If I want to pay for my £3.50 meal deal in a crypto I either have to wait an hour (sometimes more, sometimes less, but never instant) and/or pay for ‘gas’ - even if you get that price down to below the value of the entire transaction that’s still asking the consumer to shoulder an unknown moment-to-moment cost.
I just don’t see it. Cool tech. Certainly money to be made.
In terms of real life mass market day-to-day use cases, basically forget it tho.
Without master or visa?
What do you think of Swissborg - I just signed up for a RAF
Can you elaborate? If you’re talking about money laundering I can assure you it’s a lot easier to launder real cash - just open a small retail store and use that
Not really, ATMs are required to be entirely unbanked on crypto currency.
The state gave itself this right by printing currency and devaluing our money. It never was with the consent of the people.
Several decimal points isn’t enough granularity??
Prices from card processing are passed down to you, the consumer. If crypto becomes more adopted you’d get to see these fees transparently. To mention, the fee is only really prohibitive on BTC/ETH.
BCH, DASH, ZCASH all have been designed to be used as payment methods.
Fiat would have to be through MC/Visa. The crypto solution will automatically convert to GBP so the merchant doesn’t have any problems with fluctuations.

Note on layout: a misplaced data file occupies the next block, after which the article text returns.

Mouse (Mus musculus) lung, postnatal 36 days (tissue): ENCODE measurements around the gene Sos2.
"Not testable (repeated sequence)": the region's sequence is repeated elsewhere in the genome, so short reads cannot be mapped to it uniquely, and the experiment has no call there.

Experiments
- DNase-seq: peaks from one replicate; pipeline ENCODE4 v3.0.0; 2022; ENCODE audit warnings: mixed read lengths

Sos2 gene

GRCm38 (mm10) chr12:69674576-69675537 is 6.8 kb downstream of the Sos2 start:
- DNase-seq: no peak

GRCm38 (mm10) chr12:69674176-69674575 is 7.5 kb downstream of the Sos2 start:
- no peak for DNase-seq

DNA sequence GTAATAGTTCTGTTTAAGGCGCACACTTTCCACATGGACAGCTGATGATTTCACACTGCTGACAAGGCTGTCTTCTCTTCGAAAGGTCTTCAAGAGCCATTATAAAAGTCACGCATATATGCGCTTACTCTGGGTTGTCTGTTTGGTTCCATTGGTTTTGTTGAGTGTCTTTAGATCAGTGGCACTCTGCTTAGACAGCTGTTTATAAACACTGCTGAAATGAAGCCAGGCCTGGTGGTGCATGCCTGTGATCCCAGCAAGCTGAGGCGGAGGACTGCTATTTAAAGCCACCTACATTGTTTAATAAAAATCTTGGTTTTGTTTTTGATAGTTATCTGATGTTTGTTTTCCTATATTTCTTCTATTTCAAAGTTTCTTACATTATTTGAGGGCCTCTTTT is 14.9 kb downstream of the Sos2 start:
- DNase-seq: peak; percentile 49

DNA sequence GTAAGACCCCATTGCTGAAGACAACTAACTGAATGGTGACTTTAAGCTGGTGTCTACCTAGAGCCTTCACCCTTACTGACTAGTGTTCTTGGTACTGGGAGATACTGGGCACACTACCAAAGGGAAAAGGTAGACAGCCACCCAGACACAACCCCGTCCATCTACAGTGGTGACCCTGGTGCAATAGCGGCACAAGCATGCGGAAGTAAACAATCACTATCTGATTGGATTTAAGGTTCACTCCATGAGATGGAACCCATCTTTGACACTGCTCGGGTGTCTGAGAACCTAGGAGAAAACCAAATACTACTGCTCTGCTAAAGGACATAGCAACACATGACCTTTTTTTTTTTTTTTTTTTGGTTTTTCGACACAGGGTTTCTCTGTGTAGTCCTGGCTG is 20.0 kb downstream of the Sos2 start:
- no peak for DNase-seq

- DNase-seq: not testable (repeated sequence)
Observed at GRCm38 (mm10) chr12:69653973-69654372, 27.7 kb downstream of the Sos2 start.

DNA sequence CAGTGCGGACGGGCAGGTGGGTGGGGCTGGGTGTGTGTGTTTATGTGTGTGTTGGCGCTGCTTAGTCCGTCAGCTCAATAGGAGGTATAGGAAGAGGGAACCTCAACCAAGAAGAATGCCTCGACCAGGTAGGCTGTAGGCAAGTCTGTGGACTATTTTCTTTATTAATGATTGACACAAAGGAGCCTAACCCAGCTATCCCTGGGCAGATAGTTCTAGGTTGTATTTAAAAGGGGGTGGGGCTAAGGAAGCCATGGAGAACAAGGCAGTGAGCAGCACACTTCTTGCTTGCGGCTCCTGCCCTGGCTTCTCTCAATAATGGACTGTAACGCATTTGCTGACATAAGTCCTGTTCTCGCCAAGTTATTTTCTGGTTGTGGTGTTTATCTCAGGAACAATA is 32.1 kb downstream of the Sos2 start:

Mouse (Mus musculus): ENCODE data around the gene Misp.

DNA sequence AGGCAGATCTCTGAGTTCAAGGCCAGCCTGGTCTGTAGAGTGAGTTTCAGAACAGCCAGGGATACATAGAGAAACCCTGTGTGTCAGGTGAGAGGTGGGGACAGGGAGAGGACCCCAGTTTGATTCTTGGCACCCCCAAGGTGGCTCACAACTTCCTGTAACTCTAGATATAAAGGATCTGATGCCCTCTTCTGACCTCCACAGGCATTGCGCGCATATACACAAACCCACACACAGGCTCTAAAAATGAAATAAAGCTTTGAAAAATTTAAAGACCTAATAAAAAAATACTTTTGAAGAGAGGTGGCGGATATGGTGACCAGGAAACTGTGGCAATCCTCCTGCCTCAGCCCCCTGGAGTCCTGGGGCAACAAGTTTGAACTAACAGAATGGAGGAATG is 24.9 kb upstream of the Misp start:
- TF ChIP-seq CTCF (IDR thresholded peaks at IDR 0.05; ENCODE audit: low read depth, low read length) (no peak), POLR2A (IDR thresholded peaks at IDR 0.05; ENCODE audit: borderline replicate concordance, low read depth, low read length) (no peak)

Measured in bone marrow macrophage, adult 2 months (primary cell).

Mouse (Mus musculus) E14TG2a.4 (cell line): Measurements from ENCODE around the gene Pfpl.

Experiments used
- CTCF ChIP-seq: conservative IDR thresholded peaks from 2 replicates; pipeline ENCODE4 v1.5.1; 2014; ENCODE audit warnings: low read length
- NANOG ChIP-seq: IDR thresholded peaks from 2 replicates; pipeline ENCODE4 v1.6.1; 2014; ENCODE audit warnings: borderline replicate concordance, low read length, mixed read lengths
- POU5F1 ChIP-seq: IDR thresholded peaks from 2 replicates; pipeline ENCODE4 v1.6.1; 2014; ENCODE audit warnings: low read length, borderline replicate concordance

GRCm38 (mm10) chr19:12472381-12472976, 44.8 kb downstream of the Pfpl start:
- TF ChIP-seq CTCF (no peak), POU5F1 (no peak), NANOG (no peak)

The merchant therefore has no risk, it costs them less % per transaction and, the increased liquidity to the market should help stabilise crypto volatility.
Afraid I don’t know anything about Swissborg
- Dream bigger. If we are reaching a world where traditional currency is being abandoned, surely that has long since stopped being a world where physical currency is still a part of everyday life.
- Right here, right now, the availability of Bitcoin ATMs doesn’t make a crypto-only lifestyle viable - unless you are living your life entirely in cash, in which case I would suggest you’re probably hiding your wealth (which isn’t compatible with taxing such that we can nationalise BP and Virgin Media as you have also suggested)
Technically possible isn’t the same as viable.
So to take my meal deal example - Boots will know definitively how much it’ll cost them to process a £3.49 (or whatever they are now) transaction at worst and can factor that in to their pricing. The consumer is confident the price the will pay is the price. If the customer doesn’t know what the price will be that confidence is gone - nobody is going to opt to pay an unknown amount which could be a bit lower or could be much much higher. Makes no sense.
True right now. Wouldn’t be true if the entire Visa/Mastercard network traffic was directed through any one of those crypto currencies.
Don’t worry, you’ll not be hampered.